Choose your own manual annotation

My Team's implementation (Le Chiffre) concentrated on a gamified story telling mechanism using a "Choose your own adventure" structure. The game's objective was to get the player to follow and essentially "complete" a story which adheres to the "Hero's journey" template. The player is introduced to four different archetypes derived from Jung's theory: the Mentor, the Trickster, the Helper and the Shadow. The player is introduced to the mentor first, and is encouraged to interact with the mentor with the goal of eventually becoming inspired by them. By deriving various scenarios between the player and the current archetype from the action triples in the Scaletrix dataset, the player could choose from a number of actions in order to respond to the current interaction with the archetype. When the player reached a pivotal moment through choosing from a set of specific actions, the natural follow on could occur and the player would then be introduced to the next archetype. For example, when interacting with the Mentor, if the player chose an action which led to the protagonist being inspired by the mentor, the commencement of the journey becomes a logical follow on and the player is introduced to the next archetype. The ultimate goal and also the conclusion to the story is for the player to arrive at a situation where the Shadow is defeated (this could be a number of actions - the Shadow becoming imprisoned, or dying etc.)

The advantage of using such a system where the player chooses the actions which bring about the story are two-fold. Firstly, the way in which the game was implemented allows for both a human player and a computer to choose from the possible set of actions. Therefore, by allowing a computer to "play" the game, either through random decisions or indeed using a more informed approach (perhaps by harnessing expert systems?), a rudimentary form of entirely computational story telling is achieved.

However, the second advantage, and one I would argue has much more potential, is the possibility of recording and saving the decisions made by human players as the game unfolds. By taking advantage of the tremendous power behind crowd sourcing and collective intelligence, a huge database of human made decisions can be collected. These different decisions reveal much about story telling and what pleases the human mind when consuming narrative fiction. The frequencies of decisions made with respect to previous actions undertaken for example gives us a very powerful way of contextualizing the action triples: if the majority of people choose one action when having followed the same "path" that lead to this decision being made, then it is more than likely rational and coherent.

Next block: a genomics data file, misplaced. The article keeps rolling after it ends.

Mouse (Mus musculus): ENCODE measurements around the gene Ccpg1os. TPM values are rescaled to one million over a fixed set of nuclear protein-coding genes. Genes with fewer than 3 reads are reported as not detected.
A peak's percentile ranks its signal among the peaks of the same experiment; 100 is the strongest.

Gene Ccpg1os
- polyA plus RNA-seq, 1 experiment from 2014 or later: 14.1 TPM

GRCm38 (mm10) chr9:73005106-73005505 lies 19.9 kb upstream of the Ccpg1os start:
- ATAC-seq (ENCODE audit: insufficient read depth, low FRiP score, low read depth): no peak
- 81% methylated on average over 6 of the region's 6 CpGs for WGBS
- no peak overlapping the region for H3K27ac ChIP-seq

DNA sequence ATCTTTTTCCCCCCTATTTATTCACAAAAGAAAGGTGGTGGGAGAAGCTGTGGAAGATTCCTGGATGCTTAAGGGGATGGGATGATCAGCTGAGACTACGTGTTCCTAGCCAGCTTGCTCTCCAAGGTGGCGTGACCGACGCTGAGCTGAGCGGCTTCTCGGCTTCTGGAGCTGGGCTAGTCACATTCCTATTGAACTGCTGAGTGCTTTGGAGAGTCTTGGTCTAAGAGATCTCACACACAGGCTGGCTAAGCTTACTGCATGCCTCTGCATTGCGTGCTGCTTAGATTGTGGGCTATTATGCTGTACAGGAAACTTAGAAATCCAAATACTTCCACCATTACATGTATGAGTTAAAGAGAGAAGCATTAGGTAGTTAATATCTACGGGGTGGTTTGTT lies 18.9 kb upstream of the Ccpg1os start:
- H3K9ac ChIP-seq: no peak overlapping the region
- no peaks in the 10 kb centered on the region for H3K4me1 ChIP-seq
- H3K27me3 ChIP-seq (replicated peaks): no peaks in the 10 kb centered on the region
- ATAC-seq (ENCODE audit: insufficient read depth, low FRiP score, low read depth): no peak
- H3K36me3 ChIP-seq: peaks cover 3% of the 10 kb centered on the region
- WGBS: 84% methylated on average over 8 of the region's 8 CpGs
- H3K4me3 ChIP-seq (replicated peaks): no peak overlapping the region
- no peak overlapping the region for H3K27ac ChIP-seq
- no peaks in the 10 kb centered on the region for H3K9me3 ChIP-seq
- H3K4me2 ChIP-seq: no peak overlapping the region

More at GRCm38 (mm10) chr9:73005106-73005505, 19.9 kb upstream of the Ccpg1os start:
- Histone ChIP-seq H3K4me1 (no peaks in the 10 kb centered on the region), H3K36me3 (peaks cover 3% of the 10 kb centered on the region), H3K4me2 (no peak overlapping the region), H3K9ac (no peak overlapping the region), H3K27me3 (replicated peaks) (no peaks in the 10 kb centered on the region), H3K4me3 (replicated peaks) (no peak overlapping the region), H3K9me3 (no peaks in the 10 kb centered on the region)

The system can also provide ways of filtering specific action triples with regards to archetypes. By analysing the frequency of different actions undertaken by human players when interacting with a specific archetype, the likelihood of what fits or makes sense when describing these interactions can be derived computationally. For instance, if very few players chose to "love" the Shadow archetype, this action will be chosen much less frequently in an automated story telling environment.

Essentially, by saving the decisions human players make when playing the game, a combination of manual and automated "coherency rank" is achieved. By manual/automated, I mean that through gamifying the story telling aspect, a "manual" coherency or contextual rank annotation is actually just the by-product or side-effect of game play. The task of saving the decisions made and their associated frequencies is trivial, but if enough data is collected, the potential uses are numerous and exciting.

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